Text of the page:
First I tried all my geek friends. They came and went, nothing changed. Next I went out and bought new routers, wires, software, thinking that maybe if I spent enough money my computers would pity me and stop behaving badly. Nope, that didn't work. I called the Geek Squad and four other computer wizard companies, told them my sob story and never heard back. What kind of a snob was I now???
On Friday I thought I'd give it one more try. I called a company I found on Google and THE guy came today at 3 PM. Two hours later everything worked. Everything! I just met a genius!
So, in honor of my working computers and to celebrate the beginning of my new life on an IMac, here is a little color inspiration (scanned on my working scanner!).
A fob is a medallion or some sort of ornamental chain used to identify a key ring or, in our case, scissors.
Any crafter, seamstress, artist, we are all familiar with the primal, gut wrenching call, "WHERE ARE THE SCISSORS?????". The fob can bring an end to this all too familiar moment of despair.
The Fastenater ® . How clever. I love using this tool for applying my needlepoint to cards I'm making. The staples come in all sorts of shapes and colors. It's a bit hard to get them situated just right, but they sure do make a statement.
I'll be teaching a class at an upcoming ANG Seminar and I'll definitely be packing this great tool!
The Tumbler. The idea is simple. Take some stainless steel shot, put it in a barrel along with 3 oz. of burnishing compound and water, seal the barrel and mount it on two turning poles: the Tumbler!
Once I've completed making a piece of jewelry I can't wait to see it at its best; shiny and polished. I put my piece in the tumbler and walk off to accomplish some other chore (maybe bust dust with my canister duster... see post). The results are very rewarding.
These are two pieces I'm working on, one pre-tumbler, one post-tumbler.
A wonderful idea from a favorite blog: the March of Tools, tools we love. Heather Bailey from "Hello my Name is Heather" came up with the idea and I thought why not join? So I'll bring you some of my favorites, check out some of Heather's and please add any of yours. This should be fun, informative, tempting and perhaps expensive...
Let's start with a reasonably priced tool I love: the canister duster buster! I must admit that I don't always remember to use it but once I get started, I'm dust busting anything and everything in sight. The keyboard, the printer, under the table and around the wire mess, the bird's cage, the book case, the junk drawer, yep, anything and everything. The canister gets really cold and then it starts making putt putt sounds and it's empty. These can be ordered in bulk but no matter how many you have on hand you are always caught out of gas just when you've blown a bunch of dust bunnies into the middle of your living room. So there it is! My first Tool of March.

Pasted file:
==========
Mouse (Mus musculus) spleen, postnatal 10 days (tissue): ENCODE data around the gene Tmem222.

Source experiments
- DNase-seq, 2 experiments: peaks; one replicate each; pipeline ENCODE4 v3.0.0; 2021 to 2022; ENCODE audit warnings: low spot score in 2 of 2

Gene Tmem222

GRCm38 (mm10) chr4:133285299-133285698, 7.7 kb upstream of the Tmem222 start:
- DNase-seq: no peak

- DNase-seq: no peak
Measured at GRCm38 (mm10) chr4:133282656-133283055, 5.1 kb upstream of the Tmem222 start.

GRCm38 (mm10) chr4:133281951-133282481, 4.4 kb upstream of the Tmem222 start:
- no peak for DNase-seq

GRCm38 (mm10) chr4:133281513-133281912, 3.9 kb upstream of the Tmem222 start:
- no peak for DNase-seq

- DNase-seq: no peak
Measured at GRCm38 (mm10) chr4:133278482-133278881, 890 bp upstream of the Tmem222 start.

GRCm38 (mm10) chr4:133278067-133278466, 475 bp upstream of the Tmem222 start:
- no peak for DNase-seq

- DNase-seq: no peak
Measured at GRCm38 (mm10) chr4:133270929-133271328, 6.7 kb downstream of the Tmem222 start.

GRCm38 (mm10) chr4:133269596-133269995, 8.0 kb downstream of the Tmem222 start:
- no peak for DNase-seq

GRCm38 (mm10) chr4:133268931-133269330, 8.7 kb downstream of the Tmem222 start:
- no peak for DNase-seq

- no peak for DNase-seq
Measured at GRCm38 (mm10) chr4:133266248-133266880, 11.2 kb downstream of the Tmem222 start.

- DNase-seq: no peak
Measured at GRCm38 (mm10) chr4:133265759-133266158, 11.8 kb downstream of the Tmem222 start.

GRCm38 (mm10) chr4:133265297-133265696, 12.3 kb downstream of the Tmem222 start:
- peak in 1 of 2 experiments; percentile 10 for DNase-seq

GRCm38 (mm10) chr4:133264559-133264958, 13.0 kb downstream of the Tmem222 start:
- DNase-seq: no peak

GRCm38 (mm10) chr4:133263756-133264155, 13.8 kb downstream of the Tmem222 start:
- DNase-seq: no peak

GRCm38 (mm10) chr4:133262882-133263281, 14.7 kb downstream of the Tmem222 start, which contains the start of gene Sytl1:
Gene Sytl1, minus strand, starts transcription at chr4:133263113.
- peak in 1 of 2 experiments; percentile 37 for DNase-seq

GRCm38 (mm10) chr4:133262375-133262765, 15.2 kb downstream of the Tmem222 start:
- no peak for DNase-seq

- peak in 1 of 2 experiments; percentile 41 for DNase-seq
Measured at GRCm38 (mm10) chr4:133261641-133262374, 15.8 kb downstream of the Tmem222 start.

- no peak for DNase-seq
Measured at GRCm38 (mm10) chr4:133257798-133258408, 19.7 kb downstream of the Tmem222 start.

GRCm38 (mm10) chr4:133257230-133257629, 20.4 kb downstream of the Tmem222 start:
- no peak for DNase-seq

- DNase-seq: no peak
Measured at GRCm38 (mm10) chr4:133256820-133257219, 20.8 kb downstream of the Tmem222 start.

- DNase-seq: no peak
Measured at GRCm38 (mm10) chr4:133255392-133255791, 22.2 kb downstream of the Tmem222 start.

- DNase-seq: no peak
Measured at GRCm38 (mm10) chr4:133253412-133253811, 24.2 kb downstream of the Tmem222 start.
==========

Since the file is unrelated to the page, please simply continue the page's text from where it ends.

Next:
(Wanna see what Heather Bailey has on her list? Click on the March of the Tools logo in the sidebar.)
It takes years and years of training from a very early age to be able to master the art that is Cambodian ballet.
Our little Nina is from Cambodia. Bright and early every Saturday morning she stands tall with her hands ready to make the gestures for sprout, leaf, bud and flower. It is so lovely.
My latest favorite is a magnificent compilation of art by Charley Harper brought together by the designer Todd Oldham. Its a huge book, about 18" x 12". It's so big, turning the pages is almost a workout. Each page reveals another masterpiece. I loved the interesting interviews Todd conducted with Charley, (excuse the first name basis). Back in the 50s Charles Harper illustrated for the Ford Times, a small magazine. He illustrated for books, including Betty Crocker cookbooks. He illustrated for many advertising campaigns, and designed posters for parks and nature centers. His most remarkable works, I believe, are his illustrations of animals, birds in particular.
I love geometric shapes. The clean lines of a triangle or circle make things so clear to me. My work in fiber is geometric. It just makes sense to me. Charley Harper is probably the greatest manipulator of geometrics I have ever come across. With a few shapes (oh, and color, of course), he can draw a bird twisting to preen it's feathers, or stooping to pick up a morsel of food. Just a few lines and some wonderful hues and the moment comes to life.
Google Charley. I think you are in for a treat.